Ao Kuang (Chinese 敖廣/敖光, often also Ao Kuang) is the supreme dragon deity in Chinese mythology and the dragon king of the eastern sea. At the same time, he is a water deity and responsible for rain. Ao Kuang is a character in the two Chinese novels Journey to the West and Fengshen Yanyi. His brother is Ao Jun, the Dragon King of the Western Sea.
According to one legend, Ao Kuang's undersea crystal palace served as a model for the works of Lu Pan, the patron deity of craftsmen and inventor of numerous constructions, to whom famous dragon effigies are said to date back.
When there was a great drought in the Shang Dynasty, local residents made offerings of food to the Dragon King Ao Kuang so that Ao Kuang would make it rain again. However, the Dragon King demanded a boy and a girl as offerings every day instead.
One day, when the deity Ne Zha, also known as The Third Lotus Prince, was washing on the shore of the eastern waters, he tried his hand at his new weapon, the Cosmic Wheel, inadvertently causing a great commotion in the sea. Angered, Ao Kuang sent his general Li Gen to bring the "culprit" to justice. After a fight between Ne Zha and Li Gen, the latter was finally struck down.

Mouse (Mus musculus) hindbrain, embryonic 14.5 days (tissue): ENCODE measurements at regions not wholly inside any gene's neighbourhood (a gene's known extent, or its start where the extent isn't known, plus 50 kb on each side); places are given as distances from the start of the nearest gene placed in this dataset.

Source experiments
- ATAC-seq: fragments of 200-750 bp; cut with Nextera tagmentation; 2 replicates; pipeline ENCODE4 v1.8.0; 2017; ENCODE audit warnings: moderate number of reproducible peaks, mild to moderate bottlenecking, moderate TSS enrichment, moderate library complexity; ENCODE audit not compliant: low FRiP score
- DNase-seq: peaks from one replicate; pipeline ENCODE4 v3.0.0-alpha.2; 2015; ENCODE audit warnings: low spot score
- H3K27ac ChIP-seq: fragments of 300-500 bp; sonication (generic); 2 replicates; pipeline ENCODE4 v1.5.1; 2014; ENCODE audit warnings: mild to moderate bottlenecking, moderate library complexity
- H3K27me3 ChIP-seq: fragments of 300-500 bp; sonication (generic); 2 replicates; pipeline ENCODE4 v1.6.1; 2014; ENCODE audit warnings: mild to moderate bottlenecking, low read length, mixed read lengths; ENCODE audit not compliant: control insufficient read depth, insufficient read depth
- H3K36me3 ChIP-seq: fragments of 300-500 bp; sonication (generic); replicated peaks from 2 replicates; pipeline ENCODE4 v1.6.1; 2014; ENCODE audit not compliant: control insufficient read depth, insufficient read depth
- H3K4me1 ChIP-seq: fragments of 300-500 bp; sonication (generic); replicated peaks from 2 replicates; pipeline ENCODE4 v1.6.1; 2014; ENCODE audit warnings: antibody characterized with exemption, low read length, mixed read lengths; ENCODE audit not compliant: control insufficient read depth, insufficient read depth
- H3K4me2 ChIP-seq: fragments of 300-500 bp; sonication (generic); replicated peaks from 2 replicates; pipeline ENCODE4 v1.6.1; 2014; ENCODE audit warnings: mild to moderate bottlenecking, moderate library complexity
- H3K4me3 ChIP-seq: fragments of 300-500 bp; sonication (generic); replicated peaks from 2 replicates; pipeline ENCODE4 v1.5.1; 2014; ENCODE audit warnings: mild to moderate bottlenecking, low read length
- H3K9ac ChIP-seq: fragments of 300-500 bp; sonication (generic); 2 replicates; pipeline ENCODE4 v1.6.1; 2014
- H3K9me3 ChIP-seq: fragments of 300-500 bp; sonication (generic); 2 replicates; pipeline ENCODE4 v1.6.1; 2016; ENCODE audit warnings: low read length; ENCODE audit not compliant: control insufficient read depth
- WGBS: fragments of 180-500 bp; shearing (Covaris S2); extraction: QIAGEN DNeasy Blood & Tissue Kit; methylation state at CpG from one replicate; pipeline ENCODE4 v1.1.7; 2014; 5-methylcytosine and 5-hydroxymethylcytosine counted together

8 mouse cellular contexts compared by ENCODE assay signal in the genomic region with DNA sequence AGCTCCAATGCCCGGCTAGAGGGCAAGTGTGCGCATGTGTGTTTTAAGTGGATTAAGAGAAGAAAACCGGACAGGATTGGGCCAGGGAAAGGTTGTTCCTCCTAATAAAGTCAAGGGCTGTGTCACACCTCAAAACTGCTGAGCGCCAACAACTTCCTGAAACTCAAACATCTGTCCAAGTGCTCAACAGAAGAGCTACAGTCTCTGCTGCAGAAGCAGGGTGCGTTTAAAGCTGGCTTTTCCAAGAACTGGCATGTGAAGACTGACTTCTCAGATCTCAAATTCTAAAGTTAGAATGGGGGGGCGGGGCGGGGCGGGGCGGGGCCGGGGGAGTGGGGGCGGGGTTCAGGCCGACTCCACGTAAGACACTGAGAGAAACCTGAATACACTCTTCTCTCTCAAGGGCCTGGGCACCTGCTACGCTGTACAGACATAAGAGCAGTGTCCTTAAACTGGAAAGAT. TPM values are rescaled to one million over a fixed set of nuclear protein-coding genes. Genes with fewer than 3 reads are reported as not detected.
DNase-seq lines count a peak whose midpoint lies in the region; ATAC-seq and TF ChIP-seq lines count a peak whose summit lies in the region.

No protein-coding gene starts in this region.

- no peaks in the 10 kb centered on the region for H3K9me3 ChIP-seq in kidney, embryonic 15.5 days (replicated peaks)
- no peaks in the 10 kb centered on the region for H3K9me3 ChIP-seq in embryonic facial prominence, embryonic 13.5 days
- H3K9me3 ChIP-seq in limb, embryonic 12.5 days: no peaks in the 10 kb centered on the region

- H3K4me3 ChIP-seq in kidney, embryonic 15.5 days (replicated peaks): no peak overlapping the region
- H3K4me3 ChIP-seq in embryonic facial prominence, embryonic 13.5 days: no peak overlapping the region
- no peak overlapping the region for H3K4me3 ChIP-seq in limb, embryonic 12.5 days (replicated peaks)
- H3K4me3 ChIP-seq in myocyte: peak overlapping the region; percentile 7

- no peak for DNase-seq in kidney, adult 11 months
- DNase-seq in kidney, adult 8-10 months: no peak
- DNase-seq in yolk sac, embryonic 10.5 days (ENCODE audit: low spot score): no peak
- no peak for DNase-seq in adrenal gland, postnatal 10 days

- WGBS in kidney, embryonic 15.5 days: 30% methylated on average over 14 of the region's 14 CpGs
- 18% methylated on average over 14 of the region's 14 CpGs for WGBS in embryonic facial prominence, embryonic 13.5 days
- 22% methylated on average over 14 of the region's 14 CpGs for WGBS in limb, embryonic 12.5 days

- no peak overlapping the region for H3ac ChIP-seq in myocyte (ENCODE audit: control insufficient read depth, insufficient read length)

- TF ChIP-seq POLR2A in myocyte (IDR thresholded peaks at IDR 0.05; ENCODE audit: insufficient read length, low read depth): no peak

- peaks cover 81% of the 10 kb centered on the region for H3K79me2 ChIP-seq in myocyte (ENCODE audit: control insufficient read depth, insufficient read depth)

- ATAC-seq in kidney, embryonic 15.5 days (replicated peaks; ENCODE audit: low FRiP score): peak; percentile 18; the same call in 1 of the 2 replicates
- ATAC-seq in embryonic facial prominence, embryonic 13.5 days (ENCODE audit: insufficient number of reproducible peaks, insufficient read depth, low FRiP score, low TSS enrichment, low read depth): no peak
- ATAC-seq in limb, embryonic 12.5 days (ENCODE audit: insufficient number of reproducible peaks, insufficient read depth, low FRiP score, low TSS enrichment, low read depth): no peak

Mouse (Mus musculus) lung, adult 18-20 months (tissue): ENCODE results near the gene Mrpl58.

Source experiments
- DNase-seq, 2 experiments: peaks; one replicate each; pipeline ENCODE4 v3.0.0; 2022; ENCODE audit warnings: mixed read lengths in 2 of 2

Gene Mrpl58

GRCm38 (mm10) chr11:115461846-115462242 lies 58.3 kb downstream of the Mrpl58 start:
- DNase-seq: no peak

The Dragon King then sent his third son Ao Bing, who was also killed by Ne Zha in a fierce battle. Thereupon, Ao Kuang threatened to flood cities with a deluge and demanded compensation from the Jade Emperor and Ne Zha's family. In order to save the lives of many, Ne Zha eventually sacrificed himself.
Ao Kuang is also a character in the famous Chinese novel The Journey to the West. When the Monkey King Sun Wukong was searching for a powerful weapon, he learned of a powerful weapon in the palace of the Dragon King Ao Guang. Once there, Sun Wukong asked Ao Kuang for weapons that were equal to his abilities.
After no weapon in the treasury was good enough for him, he took a huge special iron pillar in Ao Kuang's palace that no one else could lift, called Ruyi Jingu Bang. This pillar was placed a long time before by Da Yu, with which he tamed a great flood.
In the hands of the Monkey King, the huge pillar turned into a handy staff, which he carried with him from then on as his weapon, the size of which he could change at will. Triumphant, he left the outwitted Ao Kuang in his palace.